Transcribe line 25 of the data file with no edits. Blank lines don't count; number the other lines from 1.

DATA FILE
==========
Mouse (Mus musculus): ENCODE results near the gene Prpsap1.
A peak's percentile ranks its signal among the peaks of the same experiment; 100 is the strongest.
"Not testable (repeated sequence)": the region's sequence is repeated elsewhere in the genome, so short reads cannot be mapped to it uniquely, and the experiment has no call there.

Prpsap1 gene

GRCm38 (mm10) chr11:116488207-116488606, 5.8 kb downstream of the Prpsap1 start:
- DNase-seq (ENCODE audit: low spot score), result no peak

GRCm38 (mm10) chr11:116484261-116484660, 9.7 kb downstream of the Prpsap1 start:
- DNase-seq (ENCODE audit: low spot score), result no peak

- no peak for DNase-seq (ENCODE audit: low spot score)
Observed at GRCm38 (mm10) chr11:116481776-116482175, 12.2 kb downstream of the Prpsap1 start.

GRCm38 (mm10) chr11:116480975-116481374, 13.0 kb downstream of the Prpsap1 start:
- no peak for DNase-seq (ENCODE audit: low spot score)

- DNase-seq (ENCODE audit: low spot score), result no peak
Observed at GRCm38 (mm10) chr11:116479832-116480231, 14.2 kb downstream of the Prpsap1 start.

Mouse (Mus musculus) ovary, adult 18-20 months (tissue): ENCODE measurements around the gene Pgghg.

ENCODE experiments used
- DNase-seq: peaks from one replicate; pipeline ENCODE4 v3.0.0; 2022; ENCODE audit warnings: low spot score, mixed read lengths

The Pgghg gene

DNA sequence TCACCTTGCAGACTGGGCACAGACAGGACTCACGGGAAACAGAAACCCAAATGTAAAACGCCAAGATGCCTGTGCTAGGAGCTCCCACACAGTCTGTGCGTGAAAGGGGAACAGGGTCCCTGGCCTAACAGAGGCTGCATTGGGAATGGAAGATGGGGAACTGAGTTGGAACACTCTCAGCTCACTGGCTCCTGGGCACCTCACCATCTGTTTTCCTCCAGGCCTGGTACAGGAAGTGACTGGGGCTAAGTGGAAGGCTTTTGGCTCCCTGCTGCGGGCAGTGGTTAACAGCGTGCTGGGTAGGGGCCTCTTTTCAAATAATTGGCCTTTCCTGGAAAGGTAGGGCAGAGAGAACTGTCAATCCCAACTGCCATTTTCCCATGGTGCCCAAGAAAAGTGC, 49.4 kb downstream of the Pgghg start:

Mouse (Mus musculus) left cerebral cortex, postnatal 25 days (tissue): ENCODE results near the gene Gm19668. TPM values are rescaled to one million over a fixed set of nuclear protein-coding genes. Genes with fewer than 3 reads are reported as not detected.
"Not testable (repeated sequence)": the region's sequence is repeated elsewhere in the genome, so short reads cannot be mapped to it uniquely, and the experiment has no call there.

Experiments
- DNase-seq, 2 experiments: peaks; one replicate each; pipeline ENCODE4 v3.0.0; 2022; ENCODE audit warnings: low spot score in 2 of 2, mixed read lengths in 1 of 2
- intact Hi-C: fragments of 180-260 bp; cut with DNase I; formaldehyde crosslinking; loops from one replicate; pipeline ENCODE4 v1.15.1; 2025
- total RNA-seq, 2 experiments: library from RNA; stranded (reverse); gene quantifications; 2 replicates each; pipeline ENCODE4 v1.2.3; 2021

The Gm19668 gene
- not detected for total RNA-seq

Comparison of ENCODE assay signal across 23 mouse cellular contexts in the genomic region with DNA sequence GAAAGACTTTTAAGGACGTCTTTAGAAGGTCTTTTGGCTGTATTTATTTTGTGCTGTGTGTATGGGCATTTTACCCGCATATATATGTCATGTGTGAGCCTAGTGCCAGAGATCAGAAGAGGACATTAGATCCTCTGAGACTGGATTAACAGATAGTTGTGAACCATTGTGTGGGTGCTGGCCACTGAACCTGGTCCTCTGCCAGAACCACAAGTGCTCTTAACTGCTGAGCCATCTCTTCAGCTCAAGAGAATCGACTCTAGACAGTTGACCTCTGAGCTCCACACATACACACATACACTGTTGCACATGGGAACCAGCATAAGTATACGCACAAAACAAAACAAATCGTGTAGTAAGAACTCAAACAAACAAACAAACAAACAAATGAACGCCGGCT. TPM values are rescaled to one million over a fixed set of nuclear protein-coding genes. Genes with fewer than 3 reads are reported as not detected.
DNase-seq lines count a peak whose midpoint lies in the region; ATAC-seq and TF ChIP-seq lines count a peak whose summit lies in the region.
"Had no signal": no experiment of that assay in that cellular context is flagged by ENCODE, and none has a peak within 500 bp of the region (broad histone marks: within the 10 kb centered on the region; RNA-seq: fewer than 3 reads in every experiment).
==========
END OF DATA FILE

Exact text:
- total RNA-seq, 2 experiments: library from RNA; stranded (reverse); gene quantifications; 2 replicates each; pipeline ENCODE4 v1.2.3; 2021